What makes a fan a fan? For some, the selection of a team to support is usually based on factors outside their control, like where they grew up, or which team their parents cheered for. Very rarely will you see a Red Wings household produce a Penguins fan, for instance, and I’ll bet my firstborn that only a minority of Toronto’s residents, if that, are fans of the Canadiens.
It’s not hard for these folks to love their team the way they do–it’s the team they grew up with and the team they got to know over the years. For them, there is simply no one else. But for outsiders looking in, choosing a team to support is a lot trickier than that. It’s not just about which team wins the most games (though, of course, winning would be nice), or which team is nearest.
Ultimately, you want a team you can root for, who can take you through the ups and downs and double-loops that is the roller-coaster life of a sports fan, and this is exactly why you should be a Chicago Blackhawks fan.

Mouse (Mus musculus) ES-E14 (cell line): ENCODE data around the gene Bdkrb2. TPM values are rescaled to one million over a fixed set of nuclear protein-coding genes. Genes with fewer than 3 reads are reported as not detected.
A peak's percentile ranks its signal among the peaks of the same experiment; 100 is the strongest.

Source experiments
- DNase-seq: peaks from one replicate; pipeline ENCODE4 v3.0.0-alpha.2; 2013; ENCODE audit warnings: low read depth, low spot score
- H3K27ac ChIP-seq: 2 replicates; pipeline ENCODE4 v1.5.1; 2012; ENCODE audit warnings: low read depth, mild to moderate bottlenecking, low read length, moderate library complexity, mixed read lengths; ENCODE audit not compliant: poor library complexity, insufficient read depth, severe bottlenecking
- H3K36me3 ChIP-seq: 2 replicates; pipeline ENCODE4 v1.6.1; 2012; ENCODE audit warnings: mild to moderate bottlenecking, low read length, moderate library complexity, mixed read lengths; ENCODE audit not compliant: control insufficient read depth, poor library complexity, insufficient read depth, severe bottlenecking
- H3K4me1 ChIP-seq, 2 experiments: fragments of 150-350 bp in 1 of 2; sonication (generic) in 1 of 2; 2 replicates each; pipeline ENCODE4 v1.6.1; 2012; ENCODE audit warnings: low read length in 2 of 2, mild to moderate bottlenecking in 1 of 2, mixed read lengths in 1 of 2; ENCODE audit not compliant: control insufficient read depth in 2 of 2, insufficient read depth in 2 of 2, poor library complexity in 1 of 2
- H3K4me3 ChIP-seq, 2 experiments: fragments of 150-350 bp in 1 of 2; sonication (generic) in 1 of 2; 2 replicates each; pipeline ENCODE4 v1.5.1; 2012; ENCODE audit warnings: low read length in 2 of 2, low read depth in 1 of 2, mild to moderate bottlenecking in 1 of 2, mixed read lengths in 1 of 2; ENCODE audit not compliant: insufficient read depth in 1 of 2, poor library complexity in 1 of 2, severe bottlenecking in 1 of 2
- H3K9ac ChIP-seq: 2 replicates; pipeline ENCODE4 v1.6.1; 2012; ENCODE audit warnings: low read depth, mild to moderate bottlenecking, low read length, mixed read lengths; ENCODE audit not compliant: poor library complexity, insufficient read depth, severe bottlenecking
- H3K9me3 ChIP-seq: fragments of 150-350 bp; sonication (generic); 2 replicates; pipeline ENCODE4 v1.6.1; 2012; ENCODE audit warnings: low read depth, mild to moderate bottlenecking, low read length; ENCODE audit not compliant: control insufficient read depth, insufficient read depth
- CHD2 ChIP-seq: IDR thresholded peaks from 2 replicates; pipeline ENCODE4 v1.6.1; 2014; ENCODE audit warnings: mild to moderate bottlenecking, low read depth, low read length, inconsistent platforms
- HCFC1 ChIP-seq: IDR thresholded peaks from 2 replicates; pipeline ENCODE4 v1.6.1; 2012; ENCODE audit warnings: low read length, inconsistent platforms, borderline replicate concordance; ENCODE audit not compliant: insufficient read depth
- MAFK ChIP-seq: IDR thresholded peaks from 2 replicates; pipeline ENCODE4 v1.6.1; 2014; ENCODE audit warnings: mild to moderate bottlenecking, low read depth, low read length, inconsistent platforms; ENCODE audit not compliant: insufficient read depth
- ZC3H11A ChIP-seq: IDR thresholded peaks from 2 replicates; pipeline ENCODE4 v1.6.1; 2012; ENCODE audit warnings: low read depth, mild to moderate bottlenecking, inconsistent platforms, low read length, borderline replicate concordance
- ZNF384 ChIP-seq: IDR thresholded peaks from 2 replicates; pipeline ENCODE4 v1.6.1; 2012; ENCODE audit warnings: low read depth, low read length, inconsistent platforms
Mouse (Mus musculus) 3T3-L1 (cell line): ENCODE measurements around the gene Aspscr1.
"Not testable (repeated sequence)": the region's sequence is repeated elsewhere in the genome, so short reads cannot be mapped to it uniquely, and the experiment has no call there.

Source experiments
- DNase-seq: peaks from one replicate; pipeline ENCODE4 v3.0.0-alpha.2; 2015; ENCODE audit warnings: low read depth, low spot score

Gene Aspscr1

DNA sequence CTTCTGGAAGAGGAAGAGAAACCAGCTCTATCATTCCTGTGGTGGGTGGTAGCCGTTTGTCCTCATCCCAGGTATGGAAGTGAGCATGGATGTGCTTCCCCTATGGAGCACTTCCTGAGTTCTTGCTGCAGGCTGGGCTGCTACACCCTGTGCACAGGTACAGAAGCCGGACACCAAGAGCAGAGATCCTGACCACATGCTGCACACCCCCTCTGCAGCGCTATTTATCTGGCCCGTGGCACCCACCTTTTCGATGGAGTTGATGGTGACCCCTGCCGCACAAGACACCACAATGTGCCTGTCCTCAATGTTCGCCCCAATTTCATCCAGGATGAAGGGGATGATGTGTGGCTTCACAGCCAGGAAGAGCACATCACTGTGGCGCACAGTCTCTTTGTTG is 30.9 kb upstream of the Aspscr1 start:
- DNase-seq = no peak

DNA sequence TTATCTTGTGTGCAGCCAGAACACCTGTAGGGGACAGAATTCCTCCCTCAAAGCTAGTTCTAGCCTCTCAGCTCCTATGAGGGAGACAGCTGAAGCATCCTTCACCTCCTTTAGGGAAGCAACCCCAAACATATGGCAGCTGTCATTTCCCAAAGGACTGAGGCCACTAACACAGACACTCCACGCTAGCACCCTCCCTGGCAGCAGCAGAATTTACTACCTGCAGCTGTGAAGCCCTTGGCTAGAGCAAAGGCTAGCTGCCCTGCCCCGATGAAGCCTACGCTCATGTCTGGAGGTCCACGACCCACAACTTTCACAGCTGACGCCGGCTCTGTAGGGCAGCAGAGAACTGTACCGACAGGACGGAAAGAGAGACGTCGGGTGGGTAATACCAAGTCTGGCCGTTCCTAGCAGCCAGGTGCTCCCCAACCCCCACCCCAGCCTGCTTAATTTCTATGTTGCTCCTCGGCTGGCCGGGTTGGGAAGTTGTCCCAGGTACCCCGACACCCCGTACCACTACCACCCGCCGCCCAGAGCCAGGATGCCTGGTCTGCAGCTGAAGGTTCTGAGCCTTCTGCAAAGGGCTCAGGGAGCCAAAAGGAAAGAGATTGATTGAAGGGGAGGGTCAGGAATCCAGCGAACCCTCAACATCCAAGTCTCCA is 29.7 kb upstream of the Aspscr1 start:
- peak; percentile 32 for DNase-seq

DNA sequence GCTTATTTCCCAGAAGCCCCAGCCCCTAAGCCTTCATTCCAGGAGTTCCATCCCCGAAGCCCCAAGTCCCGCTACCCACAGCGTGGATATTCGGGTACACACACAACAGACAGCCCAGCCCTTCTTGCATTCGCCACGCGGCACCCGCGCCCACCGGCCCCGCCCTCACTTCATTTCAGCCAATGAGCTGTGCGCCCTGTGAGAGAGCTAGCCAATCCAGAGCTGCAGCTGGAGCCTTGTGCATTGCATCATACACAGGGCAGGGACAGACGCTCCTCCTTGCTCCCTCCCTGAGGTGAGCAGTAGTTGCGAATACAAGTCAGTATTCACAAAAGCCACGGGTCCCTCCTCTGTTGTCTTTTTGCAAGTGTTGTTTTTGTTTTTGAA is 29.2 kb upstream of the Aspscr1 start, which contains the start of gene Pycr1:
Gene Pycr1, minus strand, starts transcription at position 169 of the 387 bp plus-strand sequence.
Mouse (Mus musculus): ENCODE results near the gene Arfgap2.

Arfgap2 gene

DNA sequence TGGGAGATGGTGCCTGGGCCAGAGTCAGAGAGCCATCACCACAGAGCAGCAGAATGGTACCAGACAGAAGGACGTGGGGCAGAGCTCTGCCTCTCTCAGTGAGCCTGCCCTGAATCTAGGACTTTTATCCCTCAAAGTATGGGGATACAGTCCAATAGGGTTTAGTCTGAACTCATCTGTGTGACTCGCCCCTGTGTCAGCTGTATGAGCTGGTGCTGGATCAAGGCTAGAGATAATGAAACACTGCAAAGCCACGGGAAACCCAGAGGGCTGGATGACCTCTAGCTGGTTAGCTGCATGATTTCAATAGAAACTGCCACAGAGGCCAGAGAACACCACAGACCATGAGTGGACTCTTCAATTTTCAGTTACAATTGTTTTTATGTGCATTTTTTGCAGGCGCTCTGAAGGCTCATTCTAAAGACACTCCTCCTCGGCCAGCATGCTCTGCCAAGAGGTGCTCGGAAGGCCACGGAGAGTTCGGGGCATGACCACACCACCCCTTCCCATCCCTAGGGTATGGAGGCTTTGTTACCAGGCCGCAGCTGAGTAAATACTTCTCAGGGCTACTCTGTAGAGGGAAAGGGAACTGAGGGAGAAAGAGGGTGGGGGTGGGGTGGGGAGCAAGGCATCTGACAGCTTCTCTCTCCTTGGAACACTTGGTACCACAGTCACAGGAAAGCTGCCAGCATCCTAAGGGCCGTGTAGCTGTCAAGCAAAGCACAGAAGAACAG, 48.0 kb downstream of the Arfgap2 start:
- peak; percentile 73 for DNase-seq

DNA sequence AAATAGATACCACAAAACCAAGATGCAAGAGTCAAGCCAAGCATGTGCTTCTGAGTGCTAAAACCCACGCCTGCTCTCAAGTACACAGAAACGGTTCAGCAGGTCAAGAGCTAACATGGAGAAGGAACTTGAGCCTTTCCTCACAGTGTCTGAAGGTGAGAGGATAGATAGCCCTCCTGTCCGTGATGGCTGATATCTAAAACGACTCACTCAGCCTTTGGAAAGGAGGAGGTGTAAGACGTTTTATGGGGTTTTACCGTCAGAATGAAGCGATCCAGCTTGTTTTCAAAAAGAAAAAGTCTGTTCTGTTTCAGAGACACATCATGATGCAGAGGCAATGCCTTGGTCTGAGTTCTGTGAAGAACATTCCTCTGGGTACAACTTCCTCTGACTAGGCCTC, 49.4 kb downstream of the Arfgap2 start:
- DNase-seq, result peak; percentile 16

1. The Rich Heritage
The Chicago Blackhawks are a storied Original Six franchise, with 13 division championships, 1 conference championship, and 3 Stanley Cups to their name. Established in 1926, the Blackhawks have gone on to produce legends like Glenn Hall, Bobby Hull, Stan Mikita, and Tony Esposito, many of whom are still around as Blackhawks ambassadors. This is a team with a rich history that even its newest fans could get into.
2. A Compelling Story
Ask any Blackhawk fan to tell you about the Dark Ages, and they’d probably think you were talking about the Dollar Wirtz era. From having the longest current Stanley Cup drought in the league (48 years), living in the ninth level of Hell during a time when team management did everything possible to alienate players and fans alike, even being named the worst franchise in professional sports in 2004, the Blackhawks you see now are markedly different from the Blackhawks of as early as 2006.
Recent years have been kind to Blackhawks fans, though. New management coincided with the drafting of two amazingly talented young players, the development of a couple of earlier draft picks, and somehow, the team rose from the dregs of the NHL to Western Conference Semi-finalists, from finishing 26th in the league in 2007 all the way to 6th in 2009.